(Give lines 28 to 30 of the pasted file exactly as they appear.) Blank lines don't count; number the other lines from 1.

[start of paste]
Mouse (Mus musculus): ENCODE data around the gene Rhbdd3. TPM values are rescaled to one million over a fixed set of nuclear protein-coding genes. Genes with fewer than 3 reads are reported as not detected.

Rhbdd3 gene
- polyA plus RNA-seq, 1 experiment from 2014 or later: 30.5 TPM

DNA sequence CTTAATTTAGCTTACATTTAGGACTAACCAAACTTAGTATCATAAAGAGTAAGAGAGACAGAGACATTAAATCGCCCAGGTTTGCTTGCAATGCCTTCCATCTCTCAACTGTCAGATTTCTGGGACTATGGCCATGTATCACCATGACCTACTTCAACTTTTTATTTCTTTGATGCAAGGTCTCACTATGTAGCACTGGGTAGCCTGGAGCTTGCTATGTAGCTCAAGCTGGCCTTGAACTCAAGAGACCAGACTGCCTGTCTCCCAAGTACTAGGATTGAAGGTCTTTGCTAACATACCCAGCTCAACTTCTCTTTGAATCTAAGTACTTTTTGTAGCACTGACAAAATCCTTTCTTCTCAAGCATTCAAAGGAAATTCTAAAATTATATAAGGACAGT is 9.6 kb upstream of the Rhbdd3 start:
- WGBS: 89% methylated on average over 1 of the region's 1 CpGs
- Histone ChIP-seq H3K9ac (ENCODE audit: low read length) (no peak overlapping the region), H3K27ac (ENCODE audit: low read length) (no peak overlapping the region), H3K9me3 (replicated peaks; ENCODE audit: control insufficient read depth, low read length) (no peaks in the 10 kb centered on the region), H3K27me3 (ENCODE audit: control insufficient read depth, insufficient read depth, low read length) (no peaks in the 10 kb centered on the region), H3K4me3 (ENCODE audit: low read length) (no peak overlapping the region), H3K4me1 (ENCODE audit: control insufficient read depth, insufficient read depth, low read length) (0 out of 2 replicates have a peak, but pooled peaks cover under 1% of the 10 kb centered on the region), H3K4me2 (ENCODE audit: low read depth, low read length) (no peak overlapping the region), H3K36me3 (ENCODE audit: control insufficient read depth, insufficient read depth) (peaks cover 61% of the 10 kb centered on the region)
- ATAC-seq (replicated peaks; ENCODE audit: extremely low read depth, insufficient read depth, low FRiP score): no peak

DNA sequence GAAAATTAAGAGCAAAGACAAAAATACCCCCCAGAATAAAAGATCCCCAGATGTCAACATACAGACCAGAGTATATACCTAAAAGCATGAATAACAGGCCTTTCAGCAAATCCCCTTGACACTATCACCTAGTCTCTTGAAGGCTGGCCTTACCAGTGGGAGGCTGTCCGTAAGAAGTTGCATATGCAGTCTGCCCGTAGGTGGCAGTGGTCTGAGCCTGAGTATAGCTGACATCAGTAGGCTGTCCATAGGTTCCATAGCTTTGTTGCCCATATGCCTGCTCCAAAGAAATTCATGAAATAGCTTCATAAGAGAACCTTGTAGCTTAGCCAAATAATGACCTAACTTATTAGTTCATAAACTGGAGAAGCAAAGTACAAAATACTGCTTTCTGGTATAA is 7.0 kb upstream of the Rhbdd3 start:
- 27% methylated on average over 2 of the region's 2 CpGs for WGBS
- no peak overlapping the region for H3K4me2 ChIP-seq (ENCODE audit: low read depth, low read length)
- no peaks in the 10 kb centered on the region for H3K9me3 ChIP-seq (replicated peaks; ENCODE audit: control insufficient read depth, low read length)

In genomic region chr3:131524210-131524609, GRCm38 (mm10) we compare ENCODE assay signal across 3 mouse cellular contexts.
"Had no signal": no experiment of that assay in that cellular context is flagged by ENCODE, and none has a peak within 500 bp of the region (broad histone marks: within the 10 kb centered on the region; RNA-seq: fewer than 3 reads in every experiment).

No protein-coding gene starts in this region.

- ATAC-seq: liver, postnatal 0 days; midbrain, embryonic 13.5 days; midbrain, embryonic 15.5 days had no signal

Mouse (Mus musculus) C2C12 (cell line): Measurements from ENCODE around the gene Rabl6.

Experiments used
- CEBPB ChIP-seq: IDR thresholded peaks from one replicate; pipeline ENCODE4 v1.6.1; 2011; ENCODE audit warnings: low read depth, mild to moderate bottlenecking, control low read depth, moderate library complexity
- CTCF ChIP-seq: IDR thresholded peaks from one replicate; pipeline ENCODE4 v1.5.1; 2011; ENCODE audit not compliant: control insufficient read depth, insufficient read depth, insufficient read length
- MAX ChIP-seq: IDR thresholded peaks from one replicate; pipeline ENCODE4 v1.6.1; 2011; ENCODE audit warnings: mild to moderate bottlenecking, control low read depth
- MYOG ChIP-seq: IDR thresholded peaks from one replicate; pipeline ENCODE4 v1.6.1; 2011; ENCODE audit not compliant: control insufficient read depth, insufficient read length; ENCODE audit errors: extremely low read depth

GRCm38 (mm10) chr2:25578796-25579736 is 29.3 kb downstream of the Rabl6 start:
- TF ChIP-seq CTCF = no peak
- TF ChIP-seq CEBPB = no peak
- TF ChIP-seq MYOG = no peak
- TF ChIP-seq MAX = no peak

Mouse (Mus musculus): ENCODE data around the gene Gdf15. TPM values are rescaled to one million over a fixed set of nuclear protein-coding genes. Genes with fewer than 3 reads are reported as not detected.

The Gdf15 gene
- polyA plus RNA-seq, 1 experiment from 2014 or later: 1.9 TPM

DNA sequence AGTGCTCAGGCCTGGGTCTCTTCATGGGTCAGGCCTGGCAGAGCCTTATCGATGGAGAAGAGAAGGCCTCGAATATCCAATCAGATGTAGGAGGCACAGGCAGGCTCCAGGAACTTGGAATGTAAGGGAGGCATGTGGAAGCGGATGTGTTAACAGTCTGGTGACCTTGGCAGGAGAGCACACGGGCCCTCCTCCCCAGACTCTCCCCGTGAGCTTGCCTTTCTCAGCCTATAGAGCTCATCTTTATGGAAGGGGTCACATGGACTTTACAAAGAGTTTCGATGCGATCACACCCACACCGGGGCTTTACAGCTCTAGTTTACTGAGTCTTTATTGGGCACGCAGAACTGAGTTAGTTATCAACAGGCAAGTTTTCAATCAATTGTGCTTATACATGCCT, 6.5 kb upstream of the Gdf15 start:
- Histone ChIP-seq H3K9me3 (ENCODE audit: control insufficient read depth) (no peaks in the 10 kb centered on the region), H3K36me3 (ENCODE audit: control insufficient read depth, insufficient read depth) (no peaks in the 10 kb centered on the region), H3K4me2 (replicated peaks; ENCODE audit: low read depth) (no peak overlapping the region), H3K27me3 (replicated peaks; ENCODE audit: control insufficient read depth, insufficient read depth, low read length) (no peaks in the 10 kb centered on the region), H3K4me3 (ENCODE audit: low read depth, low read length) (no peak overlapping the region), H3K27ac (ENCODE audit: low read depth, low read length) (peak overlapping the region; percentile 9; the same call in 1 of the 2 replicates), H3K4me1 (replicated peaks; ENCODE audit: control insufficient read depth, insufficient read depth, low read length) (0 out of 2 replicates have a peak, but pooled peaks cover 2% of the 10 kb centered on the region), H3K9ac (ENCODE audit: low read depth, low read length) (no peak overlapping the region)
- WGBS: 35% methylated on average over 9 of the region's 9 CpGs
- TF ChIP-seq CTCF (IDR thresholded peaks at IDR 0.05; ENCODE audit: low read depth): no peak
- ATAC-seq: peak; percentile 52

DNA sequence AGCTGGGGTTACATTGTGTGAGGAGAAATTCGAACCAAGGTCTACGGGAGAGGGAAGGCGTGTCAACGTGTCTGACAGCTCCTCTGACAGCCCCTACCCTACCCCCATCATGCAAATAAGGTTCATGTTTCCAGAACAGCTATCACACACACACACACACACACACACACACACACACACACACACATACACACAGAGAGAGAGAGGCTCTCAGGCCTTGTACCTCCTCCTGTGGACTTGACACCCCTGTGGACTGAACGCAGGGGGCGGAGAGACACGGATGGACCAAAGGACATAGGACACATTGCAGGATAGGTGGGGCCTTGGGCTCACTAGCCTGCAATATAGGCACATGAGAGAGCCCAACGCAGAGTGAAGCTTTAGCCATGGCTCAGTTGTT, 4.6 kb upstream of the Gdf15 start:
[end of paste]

The Gdf15 gene
- polyA plus RNA-seq, 1 experiment from 2014 or later: 1.9 TPM

DNA sequence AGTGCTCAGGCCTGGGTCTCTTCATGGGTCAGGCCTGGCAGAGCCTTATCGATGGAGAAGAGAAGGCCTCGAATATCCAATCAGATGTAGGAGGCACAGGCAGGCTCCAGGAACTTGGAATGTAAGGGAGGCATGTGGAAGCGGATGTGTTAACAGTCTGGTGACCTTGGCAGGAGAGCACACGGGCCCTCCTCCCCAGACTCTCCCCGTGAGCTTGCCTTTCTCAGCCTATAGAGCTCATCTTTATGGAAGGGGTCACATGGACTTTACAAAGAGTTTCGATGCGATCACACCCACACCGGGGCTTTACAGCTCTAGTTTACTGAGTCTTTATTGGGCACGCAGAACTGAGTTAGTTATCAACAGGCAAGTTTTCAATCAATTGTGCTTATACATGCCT, 6.5 kb upstream of the Gdf15 start: